Update: 2009-2010 Flu Season at WPI
WPI is working to help keep our students, faculty, and staff stay safe and healthy during the 2009-2010 flu season through proper prevention, diagnosis, and treatment.
As the flu season progresses, we are working closely with city and state public health offices to monitor flu conditions. In an effort to keep you updated with new information as it becomes available, I wanted to let you know that since the beginning of the academic year, there have been a total of 143 Influenza-like Illness (ILI)-related cases reported to WPI Health Services. These cases have not been confirmed to be H1N1, however, they are assumed to be. A total of two laboratory-confirmed cases of H1N1 have been reported to WPI Health Services since the fall flu season started. There appears to be no pattern in all of the cases of the individuals who have become ill.
Regarding the H1N1 vaccine, WPI will hold vaccination clinics for the campus community as soon as we receive vaccine shipments. In the meantime, WPI Health Services has a supply of the pneumococcal vaccine as a preventative measure for individuals who are at high risk for H1N1 or an ILI. In addition, your doctor may prescribe an "antiviral" for treating both seasonal and H1N1 flu. Antivirals can make you better faster and may also prevent serious complications. This flu season, antiviral drugs are being used mainly to treat people who are very sick, such as people who need to be hospitalized; and to treat sick people who are more likely to get serious flu complications. Your health care provider will decide whether antiviral drugs are needed to treat your illness. Remember, most people with H1N1 have had mild illness and have not needed medical care or antiviral drugs, and the same is true of seasonal flu.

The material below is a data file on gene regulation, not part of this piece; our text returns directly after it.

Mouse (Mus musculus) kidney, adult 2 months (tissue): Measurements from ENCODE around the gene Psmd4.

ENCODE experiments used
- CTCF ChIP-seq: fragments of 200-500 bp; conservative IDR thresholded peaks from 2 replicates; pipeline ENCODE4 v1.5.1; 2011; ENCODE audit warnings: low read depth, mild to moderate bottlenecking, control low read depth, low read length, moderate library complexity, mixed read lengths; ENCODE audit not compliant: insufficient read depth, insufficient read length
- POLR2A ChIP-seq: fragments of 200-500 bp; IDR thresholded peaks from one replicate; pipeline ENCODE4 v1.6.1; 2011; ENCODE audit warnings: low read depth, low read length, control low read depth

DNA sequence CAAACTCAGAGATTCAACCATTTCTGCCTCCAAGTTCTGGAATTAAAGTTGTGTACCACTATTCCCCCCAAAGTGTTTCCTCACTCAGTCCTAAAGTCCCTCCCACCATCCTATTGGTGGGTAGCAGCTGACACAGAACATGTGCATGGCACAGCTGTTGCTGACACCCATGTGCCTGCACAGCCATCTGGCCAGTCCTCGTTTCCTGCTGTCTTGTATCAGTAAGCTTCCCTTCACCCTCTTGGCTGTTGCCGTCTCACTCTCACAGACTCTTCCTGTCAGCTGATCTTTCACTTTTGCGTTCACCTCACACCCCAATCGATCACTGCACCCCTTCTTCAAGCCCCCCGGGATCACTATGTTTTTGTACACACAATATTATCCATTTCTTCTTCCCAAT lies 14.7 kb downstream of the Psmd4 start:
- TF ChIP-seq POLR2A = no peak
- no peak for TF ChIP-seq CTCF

It is important to take everyday preventative actions to protect yourself against the flu. This flu season has months left to go. The most effective tool for safeguarding our collective health is vigilance in preventing illness, and taking exceptional care in the event of illness. We ask all members of the WPI community diagnosed with ILI or H1N1 to self-isolate until at least 24 hours after their fever breaks (without the aid of fever-reducing medication). WPI also reminds everyone to follow the CDC's tips for prevention:
- Wash your hands often, or use disinfectants if access to soap and water is limited;
- Avoid close contact with people who are sick;
- Cover your mouth and nose with a tissue when coughing or sneezing;
- Cover your mouth and nose with the inside of your elbow if you do not have a tissue;
- Do not touch your eyes, nose, or mouth, especially after contact with others;
- Keep a 6-foot [two-meter] distance between yourself and anyone who is ill.